Goldilocks and the Greenhouse: Science and Climate Change is a 6-minute video that asks, "What makes Earth habitable?" This LiveScience original, redited to Dave Brody at IMAGINOVA STUDIOS, explores the science of global climate change. By the way, the temperature is indeed poised to rise as high as Arrhenius predicted, if we don't get our greenhouse gas emissions down to zero and start removing CO2 from the atmosphere. There is a time lag of about 30 years between emission of CO2 and its felt impact on the Earth's climate.

With vegetarian followers all over the world, perhaps it is not surprising that Supreme Master Ching Hai truly understands the climate change threat. This spiritual leader is now focusing much of her energy on this emergency. Here, from Supreme Master Television, is a dramatic 5-minute video called SOS Climate Change. (Scroll down on that page if you'd like to watch SOS 2.)

For less than 20 minutes of online "watching," you'll gain a much deeper understanding of the climate change emergency. Please pass these resources on, and watch for them on the GreenHeart Climate Change Primer webpage.

27 May 2009

193 Days and Counting - Passing on Good Ideas and Good Events

I'm back from a great camping experience with my students (what a wonderful way to witness "the whole child" and guide each student to Mother Nature's marvels) and realizing that a compassionate action to take would be to pass on other people's compassionate actions! So here goes. Please keep in mind that people living in the North, especially those living traditional lifestyles, are already being gravely impacted by climate disruption.
Countdown to Copenhagen is Isuma's six-month internet campaign to promote the importance of Inuit (indigenous people of the Arctic) knowledge and human rights in the global discussion of Climate Change. Monthly webcasts on IsumaTV from May to November will culminate in Live From the Floe Edge, ten days of daily internet streaming hosted by Zacharias Kunuk live from his arctic wilderness hunting camp during the UN Climate Change Conference in Copenhagen, December 7-17.

The series will launch with a live webcast on Friday May 29, featuring Siila (also known as Sheila) Watt-Cloutier, Inuit climate activist and 2007 Nobel Peace Prize nominee, speaking on Inuit, Human Rights and Climate Change live from Iqaluit, Nunavut, Canada to a worldwide audience. The program leads off at 7:45 pm EST with the World Premiere of Tungijuq, Isuma's new 6-minute video starring Inuit jazz and throat-singing sensation, Tanya Tagaq. At 8 pm Siila Watt-Cloutier delivers the 9th annual LaFontaine-Baldwin Lecture, introduced by John Ralston Saul, The Right Honorable Michaelle Jean, Governor General of Canada, Isuma's Zacharias Kunuk and The Honourable Ann Meekitjuk Hanson, Commissioner of Nunavut.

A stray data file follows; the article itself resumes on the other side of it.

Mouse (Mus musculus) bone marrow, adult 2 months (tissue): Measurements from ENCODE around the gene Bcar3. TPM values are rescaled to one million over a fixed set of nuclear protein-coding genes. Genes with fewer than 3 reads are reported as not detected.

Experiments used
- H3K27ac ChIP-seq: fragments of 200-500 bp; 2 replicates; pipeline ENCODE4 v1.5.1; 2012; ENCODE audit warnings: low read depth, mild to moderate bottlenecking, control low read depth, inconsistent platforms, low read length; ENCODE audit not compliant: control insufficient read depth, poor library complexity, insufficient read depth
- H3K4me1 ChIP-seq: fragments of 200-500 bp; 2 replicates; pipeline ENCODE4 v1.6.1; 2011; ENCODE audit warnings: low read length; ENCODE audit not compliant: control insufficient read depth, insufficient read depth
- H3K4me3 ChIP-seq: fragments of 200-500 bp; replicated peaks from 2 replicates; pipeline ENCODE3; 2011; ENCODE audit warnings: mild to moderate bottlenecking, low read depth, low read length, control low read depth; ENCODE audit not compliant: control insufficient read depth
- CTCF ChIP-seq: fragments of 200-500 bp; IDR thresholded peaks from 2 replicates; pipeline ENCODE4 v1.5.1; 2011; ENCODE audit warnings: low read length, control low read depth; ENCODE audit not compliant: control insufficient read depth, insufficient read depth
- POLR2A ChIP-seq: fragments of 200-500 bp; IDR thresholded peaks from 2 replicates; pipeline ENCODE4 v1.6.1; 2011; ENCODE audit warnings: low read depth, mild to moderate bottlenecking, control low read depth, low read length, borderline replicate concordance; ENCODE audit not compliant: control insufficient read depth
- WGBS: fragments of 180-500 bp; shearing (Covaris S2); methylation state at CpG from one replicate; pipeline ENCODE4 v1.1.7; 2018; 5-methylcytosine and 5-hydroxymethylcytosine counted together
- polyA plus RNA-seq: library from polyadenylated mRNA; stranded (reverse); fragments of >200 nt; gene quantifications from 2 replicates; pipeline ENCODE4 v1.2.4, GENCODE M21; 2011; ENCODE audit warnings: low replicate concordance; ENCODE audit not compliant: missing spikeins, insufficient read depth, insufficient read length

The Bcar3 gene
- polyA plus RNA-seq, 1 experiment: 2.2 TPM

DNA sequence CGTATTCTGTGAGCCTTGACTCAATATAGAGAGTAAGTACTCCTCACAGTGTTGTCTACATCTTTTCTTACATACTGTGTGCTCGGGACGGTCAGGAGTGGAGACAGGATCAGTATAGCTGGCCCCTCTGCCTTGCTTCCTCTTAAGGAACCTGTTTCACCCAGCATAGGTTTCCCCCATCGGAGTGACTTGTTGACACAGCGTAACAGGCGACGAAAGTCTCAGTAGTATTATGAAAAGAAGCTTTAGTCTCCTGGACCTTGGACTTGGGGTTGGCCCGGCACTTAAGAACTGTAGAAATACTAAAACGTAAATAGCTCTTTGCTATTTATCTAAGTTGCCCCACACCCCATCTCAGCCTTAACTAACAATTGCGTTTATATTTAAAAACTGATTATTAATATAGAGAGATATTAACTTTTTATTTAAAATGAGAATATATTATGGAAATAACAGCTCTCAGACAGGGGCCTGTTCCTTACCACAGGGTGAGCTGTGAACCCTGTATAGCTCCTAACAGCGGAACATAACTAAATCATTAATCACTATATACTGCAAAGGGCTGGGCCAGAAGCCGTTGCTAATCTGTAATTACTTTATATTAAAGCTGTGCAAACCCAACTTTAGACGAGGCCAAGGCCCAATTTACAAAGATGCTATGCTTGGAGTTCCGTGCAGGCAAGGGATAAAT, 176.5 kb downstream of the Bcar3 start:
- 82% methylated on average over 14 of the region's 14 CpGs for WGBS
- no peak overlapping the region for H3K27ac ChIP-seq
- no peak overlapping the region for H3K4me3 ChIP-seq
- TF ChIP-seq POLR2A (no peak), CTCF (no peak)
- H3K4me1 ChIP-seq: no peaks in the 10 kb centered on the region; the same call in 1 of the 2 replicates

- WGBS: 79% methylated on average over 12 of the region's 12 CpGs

If you live in Canada, some screenings have been organized in big cities for Friday, May 29. (Visit the website below for more info.)

If you live elsewhwere, tune in by internet at home. Or get your own group together to watch the launch! Maybe in a screening room/small cinema or just at somebody's house with a good internet connection - anybody interested in climate justice, native issues/culture, or else fans of Isuma's films (Atanarjuat - The Fast Runner, Journals of Knud Rasmussen, Before Tomorrow). Invite your friends, make it a creative happening/salon - we need some grassroots (cross-continental) energy to start going viral!

Throughout 2009 Countdown to Copenhagen Live Webcasts will be downloaded to a growing network of digital screening rooms from Vancouver, Calgary and Montreal to as far as Tromso, Norway and Alice Springs, Australia. IsumaTV has the goal by December 2009 of a network of 1000 local-to-global screening groups around the world watching Live from the Floe Edge through digital download-to-projection.

Watch at: http://www.isuma.tv/hi/en

26 May 2009

194 Days - Compassionate Solution #3 Support Public Investment in Renewables

I won't be back from camping with my students for a couple of days, so today's compassionate climate action comes as a short question.

If you were a kid, which national/global debt would you rather pay off as an adult, once you're grown up — the debt for fighting an illegal war in a far off land, or the debt for making the switch to a safe, clean, healthy,
equitable and peaceful renewable energy economy?

Let's call for using at least 80 percent of all the economic stimulus money floating around to kickstart the renewable energy revolution. For the sake of, you guessed it, today's children of all species, the rest of Nature, the global poor and vulnerable, and all future generations.

25 May 2009

195 Days - Compassionate Solution #2 Think Spiritually

A quick post before I go camping with my students.

Our second compassionate action for climate change is to start thinking spiritually. Thinking scientifically just isn't reaching into people's hearts to make them want to join the good fight for the future.